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Fire Department tries out hovercraft

Times & Transcript, Moncton, New Brunswick, Canada
3 October 2012

Image Neoteric rescue hovercraft on mudNeoteric President Chris Fitzgerald and Moncton Fire Captain Steve Crawford demonstrate how mudflats are not a challenge for the department’s new rescue hovercraft. (Neoteric Hovercraft photo)

 

Moncton Fire Department Captain Steve Crawford said it was a “strange sensation” to have the department’s new hovercraft run him over in the city’s McLaughlin Road reservoir yesterday. Crawford played the victim in a morning demonstration where the fire department showed off its latest piece of high-tech emergency equipment, which in the hands of some people might simply serve as a really cool $80,000 recreational vehicle.

Crawford - wearing a helmet and life jacket - was dropped into the water, and then the hovercraft, piloted by Neoteric Hovercraft, Inc. founder Christopher Fitzgerald, drove out to rescue him. The vehicle went from land to water effortlessly, like a car driving on freshly paved asphalt, and zipped across the water to where Crawford was waiting.

To demonstrate just how safe the craft is, Fitzgerald literally drove over Crawford before the sopping wet firefighter was scooped out of the water by fellow firefighter Randy Carter.

“You know it’s not going to hurt you, but it’s a strange sensation to have any sort of craft fly over you,” Crawford said moments later.

Because he was wearing safety gear that kept him afloat, Crawford actually had to try to push himself down in the water a bit so he could get under the hovercraft. A person in need of rescue typically wouldn’t be so lucky to have any gear protecting them.

The Neoteric six-man rescue hovercraft is the latest piece of rescue equipment acquired by the fire department. “It’s not like your standard vehicle, be it a car or a boat,” said Moncton Fire Chief Eric Arsenault. “It acts more like a helicopter than anything else. You’re actually flying the hovercraft on a cushion of air. You’re not going as high as a helicopter, but the principles that apply to flying helicopters apply to hovercraft.”

Arsenault said the craft, which can hover about nine inches (or 23 centimetres) off the ground, is ideal for water, mud and ice rescues where traditional vehicles might not be able to travel.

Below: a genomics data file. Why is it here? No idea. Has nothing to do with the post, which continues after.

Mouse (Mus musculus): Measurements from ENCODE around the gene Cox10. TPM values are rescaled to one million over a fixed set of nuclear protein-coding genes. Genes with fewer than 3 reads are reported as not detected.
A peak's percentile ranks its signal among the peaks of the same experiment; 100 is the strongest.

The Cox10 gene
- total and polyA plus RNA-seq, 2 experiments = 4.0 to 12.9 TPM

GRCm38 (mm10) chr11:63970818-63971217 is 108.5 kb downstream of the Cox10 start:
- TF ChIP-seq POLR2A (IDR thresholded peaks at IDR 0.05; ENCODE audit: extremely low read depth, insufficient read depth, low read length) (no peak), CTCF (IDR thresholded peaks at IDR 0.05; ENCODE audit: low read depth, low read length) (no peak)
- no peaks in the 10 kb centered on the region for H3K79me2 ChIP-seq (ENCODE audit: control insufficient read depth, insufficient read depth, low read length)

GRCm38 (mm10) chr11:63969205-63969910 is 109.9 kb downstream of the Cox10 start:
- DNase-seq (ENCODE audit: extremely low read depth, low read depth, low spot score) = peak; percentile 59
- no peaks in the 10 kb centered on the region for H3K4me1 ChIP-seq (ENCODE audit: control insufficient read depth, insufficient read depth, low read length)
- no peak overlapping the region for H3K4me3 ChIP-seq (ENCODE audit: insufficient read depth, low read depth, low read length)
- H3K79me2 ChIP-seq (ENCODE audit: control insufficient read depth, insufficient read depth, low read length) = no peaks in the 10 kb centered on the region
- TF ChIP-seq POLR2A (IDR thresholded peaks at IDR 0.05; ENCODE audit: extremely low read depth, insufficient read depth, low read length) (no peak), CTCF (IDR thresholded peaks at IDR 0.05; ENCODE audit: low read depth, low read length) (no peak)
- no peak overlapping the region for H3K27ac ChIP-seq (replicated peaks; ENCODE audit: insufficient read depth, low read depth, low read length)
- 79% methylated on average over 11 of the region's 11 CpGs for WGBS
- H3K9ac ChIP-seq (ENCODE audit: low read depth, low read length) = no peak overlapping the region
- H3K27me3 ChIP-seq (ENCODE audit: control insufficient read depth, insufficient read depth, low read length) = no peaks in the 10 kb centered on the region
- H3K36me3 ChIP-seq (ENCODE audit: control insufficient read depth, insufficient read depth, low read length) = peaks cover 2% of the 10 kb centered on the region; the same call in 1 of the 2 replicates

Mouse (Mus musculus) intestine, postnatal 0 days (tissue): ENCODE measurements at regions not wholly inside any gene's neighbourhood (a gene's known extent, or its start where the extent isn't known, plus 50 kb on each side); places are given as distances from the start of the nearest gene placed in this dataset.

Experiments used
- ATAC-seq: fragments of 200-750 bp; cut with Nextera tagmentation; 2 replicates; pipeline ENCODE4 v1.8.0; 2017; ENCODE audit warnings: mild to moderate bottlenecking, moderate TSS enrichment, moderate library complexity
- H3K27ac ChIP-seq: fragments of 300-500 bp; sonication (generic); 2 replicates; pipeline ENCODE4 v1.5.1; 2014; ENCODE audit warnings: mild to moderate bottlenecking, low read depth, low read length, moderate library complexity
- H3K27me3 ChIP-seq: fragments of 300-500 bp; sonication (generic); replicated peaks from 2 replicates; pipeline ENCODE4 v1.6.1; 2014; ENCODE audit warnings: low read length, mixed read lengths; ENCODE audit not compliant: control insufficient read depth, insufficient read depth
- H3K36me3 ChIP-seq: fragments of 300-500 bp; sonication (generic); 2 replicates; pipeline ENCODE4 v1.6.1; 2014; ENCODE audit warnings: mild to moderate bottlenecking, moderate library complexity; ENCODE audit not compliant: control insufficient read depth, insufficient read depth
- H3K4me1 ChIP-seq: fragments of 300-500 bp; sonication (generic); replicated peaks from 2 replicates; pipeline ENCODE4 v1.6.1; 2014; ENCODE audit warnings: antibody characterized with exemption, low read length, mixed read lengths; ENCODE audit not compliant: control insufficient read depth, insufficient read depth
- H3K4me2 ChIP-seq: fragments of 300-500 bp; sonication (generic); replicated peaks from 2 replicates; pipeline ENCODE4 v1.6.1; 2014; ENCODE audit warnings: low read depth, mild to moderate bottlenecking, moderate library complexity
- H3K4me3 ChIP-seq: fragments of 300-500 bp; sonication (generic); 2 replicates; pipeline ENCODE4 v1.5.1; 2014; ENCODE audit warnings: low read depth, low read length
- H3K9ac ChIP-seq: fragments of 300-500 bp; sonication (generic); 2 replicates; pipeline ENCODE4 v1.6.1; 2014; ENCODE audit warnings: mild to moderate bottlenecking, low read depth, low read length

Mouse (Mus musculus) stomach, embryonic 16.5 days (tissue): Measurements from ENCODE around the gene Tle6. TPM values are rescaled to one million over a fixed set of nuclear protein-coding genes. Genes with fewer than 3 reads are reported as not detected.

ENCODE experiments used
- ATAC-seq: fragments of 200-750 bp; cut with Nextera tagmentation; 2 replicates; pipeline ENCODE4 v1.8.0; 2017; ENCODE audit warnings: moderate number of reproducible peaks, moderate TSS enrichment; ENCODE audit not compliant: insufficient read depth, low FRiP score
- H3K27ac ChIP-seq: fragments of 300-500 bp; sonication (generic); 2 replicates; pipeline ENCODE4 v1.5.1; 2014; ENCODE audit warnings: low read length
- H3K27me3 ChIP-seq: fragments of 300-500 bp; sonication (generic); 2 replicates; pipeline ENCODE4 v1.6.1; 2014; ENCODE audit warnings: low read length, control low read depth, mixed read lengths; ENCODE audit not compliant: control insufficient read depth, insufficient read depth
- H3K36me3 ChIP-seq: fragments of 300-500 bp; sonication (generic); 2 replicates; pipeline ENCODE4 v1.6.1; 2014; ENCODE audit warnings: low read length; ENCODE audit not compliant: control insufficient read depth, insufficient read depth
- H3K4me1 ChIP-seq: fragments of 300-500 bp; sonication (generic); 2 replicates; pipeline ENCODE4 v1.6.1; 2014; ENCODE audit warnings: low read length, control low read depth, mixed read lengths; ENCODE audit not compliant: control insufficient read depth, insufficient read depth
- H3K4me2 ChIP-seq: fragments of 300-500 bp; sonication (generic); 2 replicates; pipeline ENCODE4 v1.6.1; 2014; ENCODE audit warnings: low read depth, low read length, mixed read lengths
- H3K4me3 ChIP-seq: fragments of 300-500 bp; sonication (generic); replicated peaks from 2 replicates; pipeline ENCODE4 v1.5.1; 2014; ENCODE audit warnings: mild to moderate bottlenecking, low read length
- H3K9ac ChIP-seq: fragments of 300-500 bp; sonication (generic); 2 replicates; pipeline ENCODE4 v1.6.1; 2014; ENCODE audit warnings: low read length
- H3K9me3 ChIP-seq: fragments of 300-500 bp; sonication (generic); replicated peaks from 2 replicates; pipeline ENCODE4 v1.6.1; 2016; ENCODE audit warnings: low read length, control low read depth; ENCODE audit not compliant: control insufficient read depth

“In Moncton we’re challenged with many things, especially when it comes to water rescue,” he said, noting the Petitcodiac River and other bodies of water can be difficult to navigate. The opening of the Petitcodiac causeway gates two years ago brought on new challenges as large mud flats became exposed, another area where a hovercraft could prove useful during rescues.

Arsenault said the hovercraft is a “great addition to our toolbox,” adding it is quicker to deploy than a boat. The hovercraft can be taken from its trailer and be in the water in minutes.

The fire chief said it will still be about a month before the department will be able to use the craft as training is still underway. Firefighters who have taken an interest in swift water rescues are being taught to use the machine first. About 15 will be trained on the hovercraft initially, with more to be taught in the future. Fitzgerald noted rescue hovercraft are typically used 90 per cent of the time for training and only about 10 per cent for actual rescues. After 1,000 hours, the engines require major servicing.

Arsenault said any time there is a water rescue required in the tri-community, Moncton, Dieppe and Riverview firefighters will respond. Riverview and Dieppe each own different-sized Zodiac boats which will come in handy for some water rescues. Moncton also owns a Kubota vehicle and an ATV for land rescues.

Believed to be the first rescue hovercraft sold in Atlantic Canada, Moncton’s hovercraft was purchased from Neoteric Hovercraft, Inc., which is based in Terre Haute, Indiana. It can hold up to 1,025 pounds (466 kilograms). There will be two firefighters on board during a rescue, and they aim to rescue two people at a time with the vessel.

The hovercraft can reach speeds of up to 80 kilometres per hour (50 miles per hour) but there are recommended maximums depending on the surface it’s travelling on. The vessel can also travel in reverse at speeds up to 40 km/h (25 mph).

Fitzgerald has been piloting hovercraft for 50 years. He said in those early years, many wondered if a small hovercraft could ever be made. “Most of the hovercraft were big, big military craft or craft that went across the English Channel that could carry 600 people,” he said.

Fitzgerald said a hovercraft is like a “poor man’s helicopter.” It can serve many of the same rescue functions, but more safely, he said. He said it is extremely important to have proper training for handling the machines, and he applauded the Moncton Fire Department for its efforts.

Fitzgerald said 600 people drown in ice-related accidents in the United States each year, but many rescue organizations have not yet adopted the hovercraft as a tool. “You need fire departments like Moncton that are prepared to be first adopters,” he said. “They’re really pioneers.”

Moncton Councilor Pierre Boudreau was on hand for the demonstration yesterday, and he was taken for a trip on the hovercraft.
“The acquisition was considered to be an essential part of our emergency rescue unit for the Moncton Fire Department,” Boudreau said. “It does things that no other vehicle - motorized or other - can do.”

He said it will help make rescues easier and safer for the public and for firefighters.

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